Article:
U.S. Stocks Rise as Job Gains Overshadow Ukraine ConcernNikolaj Gammeltoft and Callie Bost
U.S. stocks rose, with the Standard & Poor’s 500 Index erasing losses to close at a record, as data showing stronger-than-forecast jobs growth overshadowed concern the situation in Ukraine could worsen.
Nike Inc. rose 1.6 percent on a report the company signed quarterback Johnny Manziel to a marketing deal. Foot Locker Inc. jumped 8.8 percent after fourth-quarter adjusted profit and sales topped estimates. Safeway Inc. slid 2.2 as investors weighed potential antitrust hurdles to an offer for the company. Peabody Energy Corp. plunged 5.3 percent for the biggest drop in the benchmark index.
The S&P 500 rose 0.1 percent to a record 1,878.04 at 4 p.m. in New York. The index erased losses of as much as 0.3 percent in the final hour of trading. The Dow Jones Industrial Average added 30.83 points, or 0.2 percent, to 16,452.72. About 6.9 billion shares changed hands on U.S. exchanges, 4 percent above the three-month average.
“ The economy is continuing to gradually improve,” Chad Morganlander, a Florham Park, New Jersey-based fund manager at Stifel Nicolaus & Co., which oversees about $150 billion of assets, said in a telephone interview. “We’ve had very good market performance over the last several weeks in spite of great uncertainty on the geopolitical front.”
The S&P 500 added 1 percent this week. The gauge recorded its biggest drop in a month on March 3 as the Ukraine situation flared. Signs of easing tensions the next day gave the index its best advance this year. It rose 0.2 percent yesterday after unemployment claims fell to a three-month low.
Today’s jobs report showed the 175,000 gain in employment last month followed a revised 129,000 increase in January that was bigger than initially estimated. The median forecast of economists in a Bloomberg survey called for a 149,000 advance in February. The jobless rate unexpectedly climbed from a five-year low, rising to 6.7 percent from 6.6 percent.
The data “is obviously good news and it suggests the economy remains on an upward track,” Alan Gayle, a senior strategist at RidgeWorth Capital Management in Richmond, Virginia, which oversees $50 billion, said in a telephone interview. “This report is going to be very supportive for those who think the growth slowdown is temporary.”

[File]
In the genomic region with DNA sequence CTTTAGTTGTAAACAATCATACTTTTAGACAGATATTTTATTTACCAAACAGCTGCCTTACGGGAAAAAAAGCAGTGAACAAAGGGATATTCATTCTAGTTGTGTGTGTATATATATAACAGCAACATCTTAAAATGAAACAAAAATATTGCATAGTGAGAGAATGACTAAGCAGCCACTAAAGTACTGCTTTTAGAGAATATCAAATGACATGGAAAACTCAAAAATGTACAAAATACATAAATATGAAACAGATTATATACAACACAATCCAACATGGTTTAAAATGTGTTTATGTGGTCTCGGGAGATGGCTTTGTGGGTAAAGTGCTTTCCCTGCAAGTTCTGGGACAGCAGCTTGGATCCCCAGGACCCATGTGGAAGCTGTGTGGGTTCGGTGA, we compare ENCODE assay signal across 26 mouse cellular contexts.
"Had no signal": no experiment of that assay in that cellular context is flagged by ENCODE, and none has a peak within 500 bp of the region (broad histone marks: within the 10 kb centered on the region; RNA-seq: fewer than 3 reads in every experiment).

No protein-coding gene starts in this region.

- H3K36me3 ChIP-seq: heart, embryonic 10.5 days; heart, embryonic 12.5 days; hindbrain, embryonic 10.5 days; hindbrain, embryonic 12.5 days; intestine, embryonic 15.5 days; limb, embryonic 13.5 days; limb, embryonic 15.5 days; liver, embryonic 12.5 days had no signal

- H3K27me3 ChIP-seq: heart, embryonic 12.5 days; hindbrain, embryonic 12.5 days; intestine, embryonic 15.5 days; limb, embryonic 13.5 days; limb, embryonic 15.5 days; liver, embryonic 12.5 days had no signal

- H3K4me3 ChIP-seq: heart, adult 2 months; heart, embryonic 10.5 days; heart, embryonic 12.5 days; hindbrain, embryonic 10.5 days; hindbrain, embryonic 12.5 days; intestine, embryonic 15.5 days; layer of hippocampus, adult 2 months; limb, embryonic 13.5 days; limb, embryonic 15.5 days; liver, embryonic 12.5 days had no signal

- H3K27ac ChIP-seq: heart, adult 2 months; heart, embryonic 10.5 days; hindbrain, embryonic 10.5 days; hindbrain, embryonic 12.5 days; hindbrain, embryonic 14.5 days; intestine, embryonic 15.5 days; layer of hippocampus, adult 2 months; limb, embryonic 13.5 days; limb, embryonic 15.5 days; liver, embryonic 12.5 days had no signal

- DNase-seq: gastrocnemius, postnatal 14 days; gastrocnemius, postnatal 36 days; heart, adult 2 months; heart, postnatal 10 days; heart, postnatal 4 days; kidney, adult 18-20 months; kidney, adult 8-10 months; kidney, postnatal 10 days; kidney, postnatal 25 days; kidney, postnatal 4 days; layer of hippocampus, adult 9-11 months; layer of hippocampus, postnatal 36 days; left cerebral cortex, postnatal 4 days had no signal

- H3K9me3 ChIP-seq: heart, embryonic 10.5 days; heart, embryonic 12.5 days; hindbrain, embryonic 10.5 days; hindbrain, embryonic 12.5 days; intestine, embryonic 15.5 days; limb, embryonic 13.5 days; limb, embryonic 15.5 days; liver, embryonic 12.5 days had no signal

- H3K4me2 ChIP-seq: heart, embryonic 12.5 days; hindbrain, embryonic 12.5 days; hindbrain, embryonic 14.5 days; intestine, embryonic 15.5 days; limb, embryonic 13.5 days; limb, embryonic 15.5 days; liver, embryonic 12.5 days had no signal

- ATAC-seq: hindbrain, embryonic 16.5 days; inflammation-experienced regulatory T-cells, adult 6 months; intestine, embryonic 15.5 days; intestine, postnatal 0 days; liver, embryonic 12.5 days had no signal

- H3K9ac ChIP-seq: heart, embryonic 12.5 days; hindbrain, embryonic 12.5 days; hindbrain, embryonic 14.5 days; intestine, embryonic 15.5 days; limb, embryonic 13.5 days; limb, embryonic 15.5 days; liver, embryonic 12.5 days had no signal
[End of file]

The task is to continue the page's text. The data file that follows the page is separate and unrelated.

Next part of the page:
The Federal Reserve is trying to determine how much of the recent economic cooling has been due to weather. The jobs figures today showed 601,000 Americans weren’t at work because of weather during the survey week, the most since 2010.
Fed Bank of New York President William C. Dudley today said he sees a “reasonably favorable” outlook for the U.S. economy, even as elevated joblessness and too-low inflation warrant a high level of stimulus for a “considerable time.”
Three rounds of Fed stimulus have helped push the S&P 500 up 178 percent from a 12-year low, as U.S. equities are set to enter the sixth year of a bull market that started March 9, 2009.
In Europe, Russia said Ukraine must pay off almost $2 billion its cash-strapped neighbor owes for natural gas by today and signaled it may cut supplies, ratcheting up the pressure as the two nations scrap over the future of the Black Sea Crimea region.
The country, a key transit nation for east-west energy supplies, is struggling to keep hold of Crimea after pro-Russian forces seized control of the peninsula. The West has urged Russia to pull back, and began yesterday to impose sanctions.
“It’s a big deal from a geopolitical and humanitarian perspective, but not so much economically,” Richard Slinn, a San Francisco-based investment specialist at JPMorgan Private Bank, which oversees $977 billion, said by phone. “We’re watching that closely, but you can’t manage portfolios on geopolitical issues.”
The Chicago Board Options Exchange Volatility Index, a gauge for U.S. stock volatility, fell 0.7 percent to 14.11 today, trimming its advance for the week to 0.8 percent.
Five of 10 main S&P 500 groups rose. Financials added 0.5 percent to extend a five-year high. JPMorgan Chase & Co. gained 0.9 percent to $59.40 for a fourth day of gains.
Prudential Financial Inc. rose 2.1 percent to $88.58. Bank of America Corp. raised its rating on the financial services provider to buy from neutral.
Foot Locker jumped 8.8 percent to $46.49. The retailer reported fourth-quarter adjusted profit of 82 cents a share, better than the 76 cents estimated by analysts. Sales also topped forecasts.
Nike rose 1.6 percent to $79.46 for the biggest advance in the Dow. Manziel, projected to be one of the top picks in the National Football League draft in May, has signed a shoe and marketing contract with Nike Inc., ESPN reported.
An index of raw-materials producers dropped 0.5 percent to pace losses in the S&P 500. Peabody Energy fell 5.3 percent to $16.69.
Regeneron Pharmaceuticals Inc. plunged 3.1 percent to $328.11. Sanofi and Regeneron must assess the effect of their experimental cholesterol drug on brain function after U.S. regulators learned of adverse events associated with this new class of medicines.
Safeway slid 2.2 percent to $38.60. Cerberus Capital Management LP’s Albertsons agreed to buy the grocery-store operator for about $40 a share in a deal that may face federal antitrust review. State attorneys general may also request information, CEO Robert Edwards said. The government might require that some of the stores be divested, he said.
H&R Block Inc. dropped 1.8 percent to $30.39 for a fourth straight loss. The tax-preparation company reported third-quarter loss from continuous operations of 77 cents a share. Analysts on average had projected loss of 11 cents a share.